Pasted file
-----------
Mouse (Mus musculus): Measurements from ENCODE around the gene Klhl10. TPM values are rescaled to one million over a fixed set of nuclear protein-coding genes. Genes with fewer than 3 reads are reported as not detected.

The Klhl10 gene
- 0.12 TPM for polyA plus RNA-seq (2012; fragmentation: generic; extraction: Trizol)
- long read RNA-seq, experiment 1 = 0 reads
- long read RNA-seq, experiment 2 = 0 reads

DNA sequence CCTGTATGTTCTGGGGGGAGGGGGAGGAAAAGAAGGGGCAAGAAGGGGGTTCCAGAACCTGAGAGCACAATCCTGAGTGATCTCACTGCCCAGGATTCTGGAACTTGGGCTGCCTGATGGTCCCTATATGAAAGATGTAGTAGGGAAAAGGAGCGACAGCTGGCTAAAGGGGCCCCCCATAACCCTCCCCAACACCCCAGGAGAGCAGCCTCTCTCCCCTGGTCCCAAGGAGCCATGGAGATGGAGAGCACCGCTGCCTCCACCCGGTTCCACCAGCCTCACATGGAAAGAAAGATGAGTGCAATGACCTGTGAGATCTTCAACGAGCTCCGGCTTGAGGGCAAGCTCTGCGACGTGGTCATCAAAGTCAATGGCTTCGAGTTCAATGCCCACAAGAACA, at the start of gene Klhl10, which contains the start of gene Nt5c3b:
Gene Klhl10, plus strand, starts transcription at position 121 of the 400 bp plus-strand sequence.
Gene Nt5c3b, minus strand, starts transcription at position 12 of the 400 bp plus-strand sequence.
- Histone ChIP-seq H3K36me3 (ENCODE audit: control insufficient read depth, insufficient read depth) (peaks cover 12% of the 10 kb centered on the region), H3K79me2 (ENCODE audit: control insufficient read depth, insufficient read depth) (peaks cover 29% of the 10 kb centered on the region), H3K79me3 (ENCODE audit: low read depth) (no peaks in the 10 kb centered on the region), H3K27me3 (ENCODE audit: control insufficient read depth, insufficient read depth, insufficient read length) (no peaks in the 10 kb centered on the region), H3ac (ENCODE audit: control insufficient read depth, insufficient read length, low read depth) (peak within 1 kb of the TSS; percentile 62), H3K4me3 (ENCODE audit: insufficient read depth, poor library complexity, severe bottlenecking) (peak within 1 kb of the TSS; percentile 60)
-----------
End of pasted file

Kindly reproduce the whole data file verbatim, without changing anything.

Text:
Mouse (Mus musculus): Measurements from ENCODE around the gene Klhl10. TPM values are rescaled to one million over a fixed set of nuclear protein-coding genes. Genes with fewer than 3 reads are reported as not detected.

The Klhl10 gene
- 0.12 TPM for polyA plus RNA-seq (2012; fragmentation: generic; extraction: Trizol)
- long read RNA-seq, experiment 1 = 0 reads
- long read RNA-seq, experiment 2 = 0 reads

DNA sequence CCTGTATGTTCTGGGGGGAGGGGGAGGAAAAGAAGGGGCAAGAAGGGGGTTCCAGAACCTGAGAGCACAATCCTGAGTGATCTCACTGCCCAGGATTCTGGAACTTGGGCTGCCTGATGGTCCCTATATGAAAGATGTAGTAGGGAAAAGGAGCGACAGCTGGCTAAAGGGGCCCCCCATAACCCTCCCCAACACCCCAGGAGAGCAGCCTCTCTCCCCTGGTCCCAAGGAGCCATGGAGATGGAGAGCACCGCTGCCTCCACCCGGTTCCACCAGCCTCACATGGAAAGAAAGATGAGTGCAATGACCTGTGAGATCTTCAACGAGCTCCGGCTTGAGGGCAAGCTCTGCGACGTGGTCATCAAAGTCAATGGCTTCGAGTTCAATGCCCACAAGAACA, at the start of gene Klhl10, which contains the start of gene Nt5c3b:
Gene Klhl10, plus strand, starts transcription at position 121 of the 400 bp plus-strand sequence.
Gene Nt5c3b, minus strand, starts transcription at position 12 of the 400 bp plus-strand sequence.
- Histone ChIP-seq H3K36me3 (ENCODE audit: control insufficient read depth, insufficient read depth) (peaks cover 12% of the 10 kb centered on the region), H3K79me2 (ENCODE audit: control insufficient read depth, insufficient read depth) (peaks cover 29% of the 10 kb centered on the region), H3K79me3 (ENCODE audit: low read depth) (no peaks in the 10 kb centered on the region), H3K27me3 (ENCODE audit: control insufficient read depth, insufficient read depth, insufficient read length) (no peaks in the 10 kb centered on the region), H3ac (ENCODE audit: control insufficient read depth, insufficient read length, low read depth) (peak within 1 kb of the TSS; percentile 62), H3K4me3 (ENCODE audit: insufficient read depth, poor library complexity, severe bottlenecking) (peak within 1 kb of the TSS; percentile 60)